WASHINGTON (AP) — A U.S. cargo ship loaded with sophisticated equipment is setting sail Monday for the Mediterranean Sea where it will be used to destroy dozens of containers of deadly chemical weapons being removed from Syria.
The MV Cape Ray was slated to leave in the afternoon for what is expected to be a roughly two-week trip to the Italian port of Gioia Tauro, where chemicals will be transferred to the ship.
The chemicals include raw materials for making sarin and mustard gas and they will be destroyed on board the Cape Ray at sea.
On Monday, a second shipment of chemical weapons was loaded onto Danish and Norwegian ships at the port of Latakia in Syria, according to a statement from the U.N. and the Organization for the Prohibition of Chemical Weapons. The ships are expected to stay in international waters off Syria waiting for additional loads.
Security challenges in Syria have slowed the transport of the materials to the port there where they are then loaded onto the ships. The Danish and Norwegian cargo vessels will transfer the chemicals onto the Cape Ray at the Gioia Tauro port.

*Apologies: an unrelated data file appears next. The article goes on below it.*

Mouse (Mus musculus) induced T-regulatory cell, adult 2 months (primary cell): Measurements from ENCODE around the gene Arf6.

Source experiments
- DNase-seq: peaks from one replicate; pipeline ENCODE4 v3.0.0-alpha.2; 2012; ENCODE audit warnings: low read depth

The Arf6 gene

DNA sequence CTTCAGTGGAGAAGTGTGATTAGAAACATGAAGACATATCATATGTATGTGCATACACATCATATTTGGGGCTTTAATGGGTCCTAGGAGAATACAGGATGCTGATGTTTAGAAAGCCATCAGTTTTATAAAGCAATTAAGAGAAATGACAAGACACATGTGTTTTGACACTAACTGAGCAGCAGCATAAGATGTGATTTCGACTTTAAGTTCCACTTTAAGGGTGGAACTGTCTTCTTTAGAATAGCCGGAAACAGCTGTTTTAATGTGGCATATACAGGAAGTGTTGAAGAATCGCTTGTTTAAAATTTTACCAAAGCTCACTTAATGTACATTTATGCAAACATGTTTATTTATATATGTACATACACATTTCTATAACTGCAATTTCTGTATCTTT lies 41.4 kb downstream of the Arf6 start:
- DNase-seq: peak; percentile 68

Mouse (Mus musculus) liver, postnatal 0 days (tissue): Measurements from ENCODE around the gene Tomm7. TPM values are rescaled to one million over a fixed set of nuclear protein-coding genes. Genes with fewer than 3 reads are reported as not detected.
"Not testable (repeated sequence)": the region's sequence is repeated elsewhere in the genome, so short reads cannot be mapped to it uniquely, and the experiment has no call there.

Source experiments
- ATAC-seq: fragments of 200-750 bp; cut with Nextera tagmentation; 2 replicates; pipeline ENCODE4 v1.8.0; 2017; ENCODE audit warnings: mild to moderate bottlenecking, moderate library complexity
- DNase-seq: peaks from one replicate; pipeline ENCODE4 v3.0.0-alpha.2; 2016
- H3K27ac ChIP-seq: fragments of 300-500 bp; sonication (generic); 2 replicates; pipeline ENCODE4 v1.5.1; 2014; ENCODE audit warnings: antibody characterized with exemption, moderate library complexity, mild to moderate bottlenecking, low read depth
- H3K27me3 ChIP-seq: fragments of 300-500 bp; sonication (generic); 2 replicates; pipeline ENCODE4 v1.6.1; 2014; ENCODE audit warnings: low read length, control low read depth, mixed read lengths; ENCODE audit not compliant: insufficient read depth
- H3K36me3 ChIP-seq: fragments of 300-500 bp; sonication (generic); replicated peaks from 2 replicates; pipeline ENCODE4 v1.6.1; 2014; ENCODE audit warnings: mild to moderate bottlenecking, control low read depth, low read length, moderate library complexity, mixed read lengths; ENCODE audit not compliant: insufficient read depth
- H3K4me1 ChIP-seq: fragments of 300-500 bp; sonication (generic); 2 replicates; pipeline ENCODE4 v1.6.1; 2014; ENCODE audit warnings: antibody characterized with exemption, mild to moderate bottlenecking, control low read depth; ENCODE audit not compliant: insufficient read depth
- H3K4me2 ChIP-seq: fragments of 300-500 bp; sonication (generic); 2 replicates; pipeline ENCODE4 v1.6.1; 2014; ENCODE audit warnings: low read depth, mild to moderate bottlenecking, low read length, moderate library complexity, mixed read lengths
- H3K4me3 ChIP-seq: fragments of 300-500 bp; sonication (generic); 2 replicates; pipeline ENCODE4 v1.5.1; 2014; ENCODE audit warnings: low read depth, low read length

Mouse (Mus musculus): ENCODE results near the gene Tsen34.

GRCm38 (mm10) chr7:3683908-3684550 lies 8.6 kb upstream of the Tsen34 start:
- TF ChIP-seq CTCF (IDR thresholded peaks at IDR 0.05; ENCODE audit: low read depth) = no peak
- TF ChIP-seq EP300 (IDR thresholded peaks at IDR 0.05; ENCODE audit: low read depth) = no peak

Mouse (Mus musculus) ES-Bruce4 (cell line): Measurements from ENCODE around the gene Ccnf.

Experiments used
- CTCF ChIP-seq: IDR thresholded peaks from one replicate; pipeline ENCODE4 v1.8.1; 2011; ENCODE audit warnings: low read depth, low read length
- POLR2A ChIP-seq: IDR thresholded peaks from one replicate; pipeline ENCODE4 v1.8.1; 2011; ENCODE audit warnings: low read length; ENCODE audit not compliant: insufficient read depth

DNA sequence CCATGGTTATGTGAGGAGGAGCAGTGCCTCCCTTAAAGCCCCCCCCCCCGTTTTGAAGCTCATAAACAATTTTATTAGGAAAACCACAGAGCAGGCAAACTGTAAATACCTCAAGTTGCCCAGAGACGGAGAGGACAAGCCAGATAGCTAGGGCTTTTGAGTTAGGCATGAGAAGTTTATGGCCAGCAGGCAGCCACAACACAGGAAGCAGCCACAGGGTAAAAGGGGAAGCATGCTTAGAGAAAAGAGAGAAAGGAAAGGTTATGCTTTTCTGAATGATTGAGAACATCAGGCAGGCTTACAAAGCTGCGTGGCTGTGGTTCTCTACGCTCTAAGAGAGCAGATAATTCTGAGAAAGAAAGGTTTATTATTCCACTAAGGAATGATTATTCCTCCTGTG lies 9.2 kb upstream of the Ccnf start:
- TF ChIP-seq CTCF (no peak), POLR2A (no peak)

Officials have said that about 700 tons of chemical weapons will be destroyed.
The 648-foot Cape Ray is carrying two massive machines, called field deployable hydrolysis systems, which will mix the chemicals with heated water and other chemicals to break down the toxic weapons in a titanium reactor, making them inert.
The Cape Ray belongs to the Department of Transportation’s Maritime Administration, but control of the ship will transfer to the U.S. Navy’s sealift command once it sets sail. Col. Steve Warren, a Pentagon spokesman, said Monday that there is a crew of about 35 civilian mariners on the ship. More than 60 experts needed to operate the hydrolysis machines as well as other security and support staff are expected to join at a later date.
The confirmed use of chemical weapons in the Damascus suburb of Ghouta on Aug. 21, in which the U.S. government said 1,400 people died, prompted a U.S.-Russian agreement to eliminate Syria’s chemical weapons by mid-2014.
In a message to the crew Monday, Defense Secretary Chuck Hagel called the mission historic and noted that, “Your task will not be easy. Your days will be long and rigorous. But your hard work, preparation, and dedication will make the difference.”
Associated Press writers Robert Burns in Washington and Mike Corder in The Hague contributed to this report.